Mitsubishi Revives Iconic Nameplates with Electric Ambitions

In the world of automobiles, few brands evoke nostalgia and performance like Mitsubishi. From the rugged Montero to the sleek Lancer Sportback, these nameplates hold a special place in the hearts of car enthusiasts. Now, Mitsubishi is gearing up to bring back these iconic names, but with a modern twist. The Japanese automaker is making headlines with its plans to reintroduce the Montero and Lancer Sportback, this time as part of its electrification strategy.

The Return of Montero and Lancer Sportback

Mitsubishi has recently filed trademarks for the Montero and Lancer Sportback with the US Patent and Trademark Office (USPTO). While the Montero name hasn’t been used in the US since 2006, its revival hints at Mitsubishi’s ambitious plans to re-enter the American SUV market. The trademark filing specifies “automobiles” and includes various other uses, suggesting that the Montero name could soon grace a new model on American roads.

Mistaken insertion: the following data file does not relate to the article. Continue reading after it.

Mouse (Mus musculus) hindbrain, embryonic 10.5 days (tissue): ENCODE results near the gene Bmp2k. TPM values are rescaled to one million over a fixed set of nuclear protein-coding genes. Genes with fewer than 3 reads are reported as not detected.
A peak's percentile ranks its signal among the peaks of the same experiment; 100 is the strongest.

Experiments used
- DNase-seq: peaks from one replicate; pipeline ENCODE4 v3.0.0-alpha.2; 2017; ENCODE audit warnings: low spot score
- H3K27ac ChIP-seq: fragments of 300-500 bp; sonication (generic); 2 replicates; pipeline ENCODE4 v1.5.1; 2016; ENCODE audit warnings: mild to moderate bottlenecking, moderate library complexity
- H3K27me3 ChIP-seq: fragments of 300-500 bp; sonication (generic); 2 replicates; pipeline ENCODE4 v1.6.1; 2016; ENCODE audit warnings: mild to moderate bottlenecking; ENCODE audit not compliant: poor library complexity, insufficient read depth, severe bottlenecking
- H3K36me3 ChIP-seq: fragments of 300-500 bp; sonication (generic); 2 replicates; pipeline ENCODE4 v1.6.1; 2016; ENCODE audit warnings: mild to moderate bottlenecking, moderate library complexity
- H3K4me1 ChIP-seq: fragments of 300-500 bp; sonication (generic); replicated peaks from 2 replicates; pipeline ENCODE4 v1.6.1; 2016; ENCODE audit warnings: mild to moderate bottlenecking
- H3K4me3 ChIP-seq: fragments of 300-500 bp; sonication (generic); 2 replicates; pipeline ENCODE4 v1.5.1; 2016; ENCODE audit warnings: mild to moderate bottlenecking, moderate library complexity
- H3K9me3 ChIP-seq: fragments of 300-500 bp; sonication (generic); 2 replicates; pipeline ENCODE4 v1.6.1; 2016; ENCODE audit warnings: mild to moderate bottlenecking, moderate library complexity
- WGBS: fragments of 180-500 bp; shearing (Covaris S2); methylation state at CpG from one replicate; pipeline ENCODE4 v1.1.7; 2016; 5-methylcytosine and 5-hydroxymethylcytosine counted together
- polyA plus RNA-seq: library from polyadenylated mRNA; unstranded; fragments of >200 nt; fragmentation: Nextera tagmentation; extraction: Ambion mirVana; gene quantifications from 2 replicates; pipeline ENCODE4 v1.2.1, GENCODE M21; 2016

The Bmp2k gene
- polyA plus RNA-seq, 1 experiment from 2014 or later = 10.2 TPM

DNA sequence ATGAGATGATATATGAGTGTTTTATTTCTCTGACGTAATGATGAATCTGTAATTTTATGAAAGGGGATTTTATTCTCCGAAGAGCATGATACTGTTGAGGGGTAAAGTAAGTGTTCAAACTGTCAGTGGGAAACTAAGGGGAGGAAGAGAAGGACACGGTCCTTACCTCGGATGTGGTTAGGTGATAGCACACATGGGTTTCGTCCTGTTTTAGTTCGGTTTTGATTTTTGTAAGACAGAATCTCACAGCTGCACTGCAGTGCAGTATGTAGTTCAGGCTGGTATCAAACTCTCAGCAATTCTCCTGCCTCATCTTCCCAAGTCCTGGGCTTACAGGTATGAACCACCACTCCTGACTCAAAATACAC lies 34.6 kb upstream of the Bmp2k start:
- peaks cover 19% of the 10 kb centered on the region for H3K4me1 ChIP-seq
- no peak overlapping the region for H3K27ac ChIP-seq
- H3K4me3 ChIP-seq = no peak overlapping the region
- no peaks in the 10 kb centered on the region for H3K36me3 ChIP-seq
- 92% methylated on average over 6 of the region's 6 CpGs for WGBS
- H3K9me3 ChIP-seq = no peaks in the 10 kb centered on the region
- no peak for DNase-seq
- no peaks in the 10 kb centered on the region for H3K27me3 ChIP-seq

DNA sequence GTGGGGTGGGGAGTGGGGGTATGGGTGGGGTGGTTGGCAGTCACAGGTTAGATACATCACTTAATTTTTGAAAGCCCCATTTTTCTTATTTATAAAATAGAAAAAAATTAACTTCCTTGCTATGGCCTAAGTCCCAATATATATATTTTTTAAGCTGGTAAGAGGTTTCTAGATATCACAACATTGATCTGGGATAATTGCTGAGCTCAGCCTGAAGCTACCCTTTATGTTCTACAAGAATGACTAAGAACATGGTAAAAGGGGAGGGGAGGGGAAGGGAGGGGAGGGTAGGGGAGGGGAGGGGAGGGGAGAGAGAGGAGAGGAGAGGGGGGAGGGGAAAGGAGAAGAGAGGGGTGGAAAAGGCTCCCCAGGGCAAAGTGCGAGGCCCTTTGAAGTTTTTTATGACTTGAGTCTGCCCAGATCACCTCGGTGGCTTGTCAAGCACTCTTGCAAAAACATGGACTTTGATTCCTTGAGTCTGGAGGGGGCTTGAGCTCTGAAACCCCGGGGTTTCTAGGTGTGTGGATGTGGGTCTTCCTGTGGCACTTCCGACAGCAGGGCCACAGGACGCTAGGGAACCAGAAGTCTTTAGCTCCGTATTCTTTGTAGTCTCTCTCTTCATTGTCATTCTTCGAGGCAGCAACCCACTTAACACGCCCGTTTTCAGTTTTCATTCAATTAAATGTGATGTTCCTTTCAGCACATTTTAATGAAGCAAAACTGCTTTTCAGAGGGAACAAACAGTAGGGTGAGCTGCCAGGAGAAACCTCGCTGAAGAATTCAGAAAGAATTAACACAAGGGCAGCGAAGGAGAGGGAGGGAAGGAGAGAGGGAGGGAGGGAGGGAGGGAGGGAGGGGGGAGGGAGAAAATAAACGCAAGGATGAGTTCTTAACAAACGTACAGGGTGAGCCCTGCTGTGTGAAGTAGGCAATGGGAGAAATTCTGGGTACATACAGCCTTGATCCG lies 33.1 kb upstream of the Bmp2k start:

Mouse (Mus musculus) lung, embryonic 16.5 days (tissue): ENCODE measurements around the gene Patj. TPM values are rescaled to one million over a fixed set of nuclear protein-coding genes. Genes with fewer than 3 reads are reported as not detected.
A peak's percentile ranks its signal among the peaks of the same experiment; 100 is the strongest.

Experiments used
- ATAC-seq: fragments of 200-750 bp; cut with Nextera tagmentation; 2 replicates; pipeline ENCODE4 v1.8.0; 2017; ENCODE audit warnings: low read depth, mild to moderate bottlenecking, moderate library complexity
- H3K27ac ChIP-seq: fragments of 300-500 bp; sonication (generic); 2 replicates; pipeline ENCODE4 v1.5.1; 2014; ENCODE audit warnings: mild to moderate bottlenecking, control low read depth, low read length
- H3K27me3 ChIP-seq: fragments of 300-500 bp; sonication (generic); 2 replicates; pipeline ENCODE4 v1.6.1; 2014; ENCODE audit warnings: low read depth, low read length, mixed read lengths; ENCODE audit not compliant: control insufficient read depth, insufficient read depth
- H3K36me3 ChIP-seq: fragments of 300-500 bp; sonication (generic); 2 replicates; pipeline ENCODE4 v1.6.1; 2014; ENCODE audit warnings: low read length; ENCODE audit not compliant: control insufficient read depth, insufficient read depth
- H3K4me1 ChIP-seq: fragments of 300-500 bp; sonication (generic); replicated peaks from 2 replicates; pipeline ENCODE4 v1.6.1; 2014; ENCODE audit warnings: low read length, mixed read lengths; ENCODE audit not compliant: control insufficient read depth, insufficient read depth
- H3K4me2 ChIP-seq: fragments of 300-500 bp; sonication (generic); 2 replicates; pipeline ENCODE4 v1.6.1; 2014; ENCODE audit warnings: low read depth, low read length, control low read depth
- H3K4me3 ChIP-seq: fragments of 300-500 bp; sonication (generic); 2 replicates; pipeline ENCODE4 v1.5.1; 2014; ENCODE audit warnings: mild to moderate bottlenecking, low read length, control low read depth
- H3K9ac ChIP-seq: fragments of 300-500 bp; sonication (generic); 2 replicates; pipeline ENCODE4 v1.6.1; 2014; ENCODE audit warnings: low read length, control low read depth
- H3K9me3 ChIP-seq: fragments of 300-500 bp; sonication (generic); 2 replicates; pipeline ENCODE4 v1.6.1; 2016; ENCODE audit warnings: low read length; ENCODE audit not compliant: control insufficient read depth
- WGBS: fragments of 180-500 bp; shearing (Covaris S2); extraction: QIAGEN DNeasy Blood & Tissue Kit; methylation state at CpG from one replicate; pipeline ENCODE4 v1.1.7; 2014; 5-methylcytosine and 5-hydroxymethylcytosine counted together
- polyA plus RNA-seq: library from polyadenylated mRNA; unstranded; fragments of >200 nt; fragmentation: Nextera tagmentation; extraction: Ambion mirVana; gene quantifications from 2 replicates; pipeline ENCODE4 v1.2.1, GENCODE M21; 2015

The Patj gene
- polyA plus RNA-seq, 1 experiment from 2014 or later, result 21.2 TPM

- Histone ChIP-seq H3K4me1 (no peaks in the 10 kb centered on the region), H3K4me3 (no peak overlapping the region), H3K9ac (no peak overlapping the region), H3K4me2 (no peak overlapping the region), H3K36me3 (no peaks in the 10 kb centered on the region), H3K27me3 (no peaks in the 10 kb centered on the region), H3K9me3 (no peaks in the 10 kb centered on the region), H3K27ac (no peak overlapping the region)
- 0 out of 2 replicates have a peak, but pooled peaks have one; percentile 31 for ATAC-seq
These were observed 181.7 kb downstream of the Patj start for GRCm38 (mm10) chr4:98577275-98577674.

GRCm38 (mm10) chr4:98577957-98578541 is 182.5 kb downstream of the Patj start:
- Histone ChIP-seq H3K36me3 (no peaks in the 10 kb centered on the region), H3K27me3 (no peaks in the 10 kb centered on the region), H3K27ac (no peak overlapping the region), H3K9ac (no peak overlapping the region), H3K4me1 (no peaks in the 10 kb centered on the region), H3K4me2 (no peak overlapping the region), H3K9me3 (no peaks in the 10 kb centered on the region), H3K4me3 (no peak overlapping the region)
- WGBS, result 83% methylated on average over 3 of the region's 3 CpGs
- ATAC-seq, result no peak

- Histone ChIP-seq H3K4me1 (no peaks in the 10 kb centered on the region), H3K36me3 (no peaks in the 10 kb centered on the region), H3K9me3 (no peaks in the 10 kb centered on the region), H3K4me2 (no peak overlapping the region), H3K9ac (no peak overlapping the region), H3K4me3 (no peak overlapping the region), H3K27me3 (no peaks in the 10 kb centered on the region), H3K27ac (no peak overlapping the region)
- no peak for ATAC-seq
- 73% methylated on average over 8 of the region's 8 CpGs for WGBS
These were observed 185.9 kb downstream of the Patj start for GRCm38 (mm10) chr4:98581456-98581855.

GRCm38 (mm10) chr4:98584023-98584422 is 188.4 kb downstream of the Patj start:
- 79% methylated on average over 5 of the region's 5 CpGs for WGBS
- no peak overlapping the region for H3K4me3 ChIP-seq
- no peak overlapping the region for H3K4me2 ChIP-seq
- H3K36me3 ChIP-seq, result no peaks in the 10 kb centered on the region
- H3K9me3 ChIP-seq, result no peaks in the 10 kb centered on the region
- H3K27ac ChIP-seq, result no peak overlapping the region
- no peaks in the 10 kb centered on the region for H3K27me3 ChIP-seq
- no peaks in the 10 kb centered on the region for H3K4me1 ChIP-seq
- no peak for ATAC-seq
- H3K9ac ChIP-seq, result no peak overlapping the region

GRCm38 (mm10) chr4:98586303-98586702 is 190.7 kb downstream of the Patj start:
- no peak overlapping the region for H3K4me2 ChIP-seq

Images sourced from Mitsubishi

The Lancer Sportback, a five-door version of the Lancer introduced in 2010, is also making a comeback. Although the USPTO initially refused the trademark, Mitsubishi has appealed the decision. The potential revival of the Lancer Sportback is particularly exciting, as it could signify Mitsubishi’s version of the next-generation Nissan Leaf, given the strong partnership between Mitsubishi and Nissan.

While specific details about the new Montero and Lancer Sportback are still under wraps, speculation is rife. The Montero, known as Pajero in some markets, could share a platform with Nissan’s next-generation Patrol. This partnership could result in a plug-in hybrid SUV, blending Mitsubishi’s rugged heritage with cutting-edge technology.

The Lancer Sportback, on the other hand, is rumored to be an all-electric vehicle. If the trademark appeal is successful, this model could share its platform with the next-gen Nissan Leaf. Such a move would position Mitsubishi as a serious contender in the electric hatchback market, offering a blend of style, performance, and sustainability.